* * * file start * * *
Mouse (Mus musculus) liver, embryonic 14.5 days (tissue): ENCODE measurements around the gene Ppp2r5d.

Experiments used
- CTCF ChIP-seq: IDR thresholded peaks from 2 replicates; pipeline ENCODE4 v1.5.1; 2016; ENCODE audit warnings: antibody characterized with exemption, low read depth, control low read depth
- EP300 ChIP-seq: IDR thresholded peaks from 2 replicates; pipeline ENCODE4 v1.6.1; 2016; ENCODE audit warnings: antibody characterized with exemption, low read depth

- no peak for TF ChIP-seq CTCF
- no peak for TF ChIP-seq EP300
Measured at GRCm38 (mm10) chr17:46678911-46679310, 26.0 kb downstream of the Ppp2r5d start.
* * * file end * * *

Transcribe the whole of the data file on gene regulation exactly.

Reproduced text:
Mouse (Mus musculus) liver, embryonic 14.5 days (tissue): ENCODE measurements around the gene Ppp2r5d.

Experiments used
- CTCF ChIP-seq: IDR thresholded peaks from 2 replicates; pipeline ENCODE4 v1.5.1; 2016; ENCODE audit warnings: antibody characterized with exemption, low read depth, control low read depth
- EP300 ChIP-seq: IDR thresholded peaks from 2 replicates; pipeline ENCODE4 v1.6.1; 2016; ENCODE audit warnings: antibody characterized with exemption, low read depth

- no peak for TF ChIP-seq CTCF
- no peak for TF ChIP-seq EP300
Measured at GRCm38 (mm10) chr17:46678911-46679310, 26.0 kb downstream of the Ppp2r5d start.